Fair Warning is a giant step toward HIPAA compliance

New tool can tell the instant someone accesses a patient record

alt textAngela Oren
 

Angela Oren

With the successful rollout of the Epic electronic medical record (EMR), Yale Medical Group (YMG) is entering a phase in which technology can enable a kind of automated HIPAA compliance monitoring that is brand new to the practice. “With the deployment of the electronic record, we have the ability to know the instant someone accesses any electronic medical record,” said Angela Oren, senior deputy privacy officer and risk management administrator for Yale Medical Group.

YMG has a longstanding policy that prohibits staff from accessing their own medical records, or any other records for which there is no job-related need for access, but monitoring for unauthorized activity can be difficult.

Brave new world

Yale-New Haven Hospital (YNHH) recently implemented the Fair Warning™ system, an application that collates data from multiple sources and analyzes the results to identify conduct that is prohibited by state and federal privacy laws. YNHH has been using the application to monitor and flag unauthorized access by its own employees, contractors and medical staff, and began monitoring YMG employees, fellows and students in November.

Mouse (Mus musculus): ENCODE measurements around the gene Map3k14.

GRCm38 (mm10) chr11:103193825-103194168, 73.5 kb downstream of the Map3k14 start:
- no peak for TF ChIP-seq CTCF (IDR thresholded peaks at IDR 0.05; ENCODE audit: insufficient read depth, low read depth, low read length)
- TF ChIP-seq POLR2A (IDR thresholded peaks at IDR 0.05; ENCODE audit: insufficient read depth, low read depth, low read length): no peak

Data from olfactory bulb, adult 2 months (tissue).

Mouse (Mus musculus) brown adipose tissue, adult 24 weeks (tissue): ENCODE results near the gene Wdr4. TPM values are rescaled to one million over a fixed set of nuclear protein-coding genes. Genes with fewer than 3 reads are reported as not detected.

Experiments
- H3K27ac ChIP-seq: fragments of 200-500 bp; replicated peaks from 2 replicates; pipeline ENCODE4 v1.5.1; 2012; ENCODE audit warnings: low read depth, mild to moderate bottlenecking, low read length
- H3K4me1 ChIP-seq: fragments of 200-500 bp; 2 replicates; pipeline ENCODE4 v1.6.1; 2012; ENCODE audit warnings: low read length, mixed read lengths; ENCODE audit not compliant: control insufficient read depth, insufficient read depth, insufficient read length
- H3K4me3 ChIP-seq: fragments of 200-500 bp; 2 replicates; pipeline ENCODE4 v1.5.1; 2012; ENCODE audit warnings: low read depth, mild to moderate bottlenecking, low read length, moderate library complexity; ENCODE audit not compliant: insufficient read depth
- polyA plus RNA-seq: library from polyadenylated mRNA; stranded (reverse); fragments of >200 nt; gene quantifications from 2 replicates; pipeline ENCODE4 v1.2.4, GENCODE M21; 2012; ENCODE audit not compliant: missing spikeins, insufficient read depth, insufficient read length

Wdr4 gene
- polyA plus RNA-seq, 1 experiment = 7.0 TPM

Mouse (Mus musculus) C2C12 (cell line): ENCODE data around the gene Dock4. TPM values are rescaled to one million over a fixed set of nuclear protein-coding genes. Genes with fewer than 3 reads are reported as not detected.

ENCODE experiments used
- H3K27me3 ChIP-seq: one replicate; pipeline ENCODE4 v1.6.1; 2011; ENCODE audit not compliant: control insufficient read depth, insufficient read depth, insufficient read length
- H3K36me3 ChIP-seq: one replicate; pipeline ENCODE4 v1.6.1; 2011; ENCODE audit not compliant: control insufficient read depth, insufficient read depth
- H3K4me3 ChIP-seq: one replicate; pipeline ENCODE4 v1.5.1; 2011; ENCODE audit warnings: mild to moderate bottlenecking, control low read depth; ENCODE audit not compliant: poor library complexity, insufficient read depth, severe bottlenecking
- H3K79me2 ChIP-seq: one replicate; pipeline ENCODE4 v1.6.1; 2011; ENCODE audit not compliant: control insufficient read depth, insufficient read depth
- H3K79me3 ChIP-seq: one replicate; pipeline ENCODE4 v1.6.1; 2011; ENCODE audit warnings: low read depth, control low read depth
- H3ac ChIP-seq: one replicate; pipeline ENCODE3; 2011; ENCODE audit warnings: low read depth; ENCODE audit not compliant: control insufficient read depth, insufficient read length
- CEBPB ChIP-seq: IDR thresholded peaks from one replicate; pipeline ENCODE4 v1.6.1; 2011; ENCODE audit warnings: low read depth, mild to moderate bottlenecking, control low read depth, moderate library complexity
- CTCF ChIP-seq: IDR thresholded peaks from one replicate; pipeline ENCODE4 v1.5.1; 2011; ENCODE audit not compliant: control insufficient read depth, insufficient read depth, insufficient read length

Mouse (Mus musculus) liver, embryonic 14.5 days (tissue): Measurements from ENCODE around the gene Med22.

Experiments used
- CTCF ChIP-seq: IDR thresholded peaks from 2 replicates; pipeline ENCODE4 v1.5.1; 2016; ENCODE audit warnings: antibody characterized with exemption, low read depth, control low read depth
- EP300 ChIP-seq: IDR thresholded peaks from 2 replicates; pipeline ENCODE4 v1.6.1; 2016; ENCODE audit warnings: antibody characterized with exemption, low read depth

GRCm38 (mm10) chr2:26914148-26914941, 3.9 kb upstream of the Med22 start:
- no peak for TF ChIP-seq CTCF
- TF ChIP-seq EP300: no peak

"This really is a brave new world,” Oren said. “It would take a hundreds of man hours every day to analyze every glance at a clinical record to determine whether it was authorized. With Fair Warning™, audits are continuous, and the "sample size" is 100 percent. It will now be possible to detect activity that we otherwise never would.”

Using data from the Oracle Human Resources database, hospital information technology staff receives an alert every time a Yale School of Medicine employee looks at his or her own clinical record. The employee will then receive an e-mail notification with a reminder that such access is a violation of YMG policy. In the coming weeks, other reports will be enabled to flag, for example, a user who accesses a colleague’s record, or that of a neighbor, in the Epic, Sunrise Clinical Manager, Meditech or Synapse clinical documentation systems.

While the system is an important step toward improving patient privacy, “the expectation is that no Yale employee will ever be flagged,” Oren said. If an employee is flagged, he or she will be required to show justification for any access that appears to be unwarranted. If, upon investigation, the access proves to be unauthorized, the employee will be subject to disciplinary sanctions up to and including termination.